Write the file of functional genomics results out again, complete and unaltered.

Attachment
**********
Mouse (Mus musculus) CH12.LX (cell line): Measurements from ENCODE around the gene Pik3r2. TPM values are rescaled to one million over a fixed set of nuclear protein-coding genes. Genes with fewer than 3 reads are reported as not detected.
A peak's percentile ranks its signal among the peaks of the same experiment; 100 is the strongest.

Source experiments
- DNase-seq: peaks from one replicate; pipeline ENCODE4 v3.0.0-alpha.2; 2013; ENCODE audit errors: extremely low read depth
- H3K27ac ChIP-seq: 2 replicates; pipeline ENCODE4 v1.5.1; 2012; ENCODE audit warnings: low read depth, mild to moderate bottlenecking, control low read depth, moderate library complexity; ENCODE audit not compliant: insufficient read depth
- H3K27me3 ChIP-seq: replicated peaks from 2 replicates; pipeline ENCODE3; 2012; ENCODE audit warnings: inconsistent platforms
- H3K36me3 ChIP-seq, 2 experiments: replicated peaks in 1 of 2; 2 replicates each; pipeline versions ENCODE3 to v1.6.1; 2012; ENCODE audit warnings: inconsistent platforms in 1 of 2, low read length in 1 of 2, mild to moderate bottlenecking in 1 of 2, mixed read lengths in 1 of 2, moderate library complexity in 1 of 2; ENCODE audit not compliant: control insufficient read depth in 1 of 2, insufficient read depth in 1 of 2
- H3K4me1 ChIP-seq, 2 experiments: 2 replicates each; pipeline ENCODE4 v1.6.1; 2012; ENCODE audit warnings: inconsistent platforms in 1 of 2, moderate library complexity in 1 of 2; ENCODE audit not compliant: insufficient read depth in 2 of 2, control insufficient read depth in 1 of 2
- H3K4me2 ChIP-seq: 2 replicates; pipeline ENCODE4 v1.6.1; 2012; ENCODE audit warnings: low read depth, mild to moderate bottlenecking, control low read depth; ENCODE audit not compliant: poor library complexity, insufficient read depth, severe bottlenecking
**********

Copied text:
Mouse (Mus musculus) CH12.LX (cell line): Measurements from ENCODE around the gene Pik3r2. TPM values are rescaled to one million over a fixed set of nuclear protein-coding genes. Genes with fewer than 3 reads are reported as not detected.
A peak's percentile ranks its signal among the peaks of the same experiment; 100 is the strongest.

Source experiments
- DNase-seq: peaks from one replicate; pipeline ENCODE4 v3.0.0-alpha.2; 2013; ENCODE audit errors: extremely low read depth
- H3K27ac ChIP-seq: 2 replicates; pipeline ENCODE4 v1.5.1; 2012; ENCODE audit warnings: low read depth, mild to moderate bottlenecking, control low read depth, moderate library complexity; ENCODE audit not compliant: insufficient read depth
- H3K27me3 ChIP-seq: replicated peaks from 2 replicates; pipeline ENCODE3; 2012; ENCODE audit warnings: inconsistent platforms
- H3K36me3 ChIP-seq, 2 experiments: replicated peaks in 1 of 2; 2 replicates each; pipeline versions ENCODE3 to v1.6.1; 2012; ENCODE audit warnings: inconsistent platforms in 1 of 2, low read length in 1 of 2, mild to moderate bottlenecking in 1 of 2, mixed read lengths in 1 of 2, moderate library complexity in 1 of 2; ENCODE audit not compliant: control insufficient read depth in 1 of 2, insufficient read depth in 1 of 2
- H3K4me1 ChIP-seq, 2 experiments: 2 replicates each; pipeline ENCODE4 v1.6.1; 2012; ENCODE audit warnings: inconsistent platforms in 1 of 2, moderate library complexity in 1 of 2; ENCODE audit not compliant: insufficient read depth in 2 of 2, control insufficient read depth in 1 of 2
- H3K4me2 ChIP-seq: 2 replicates; pipeline ENCODE4 v1.6.1; 2012; ENCODE audit warnings: low read depth, mild to moderate bottlenecking, control low read depth; ENCODE audit not compliant: poor library complexity, insufficient read depth, severe bottlenecking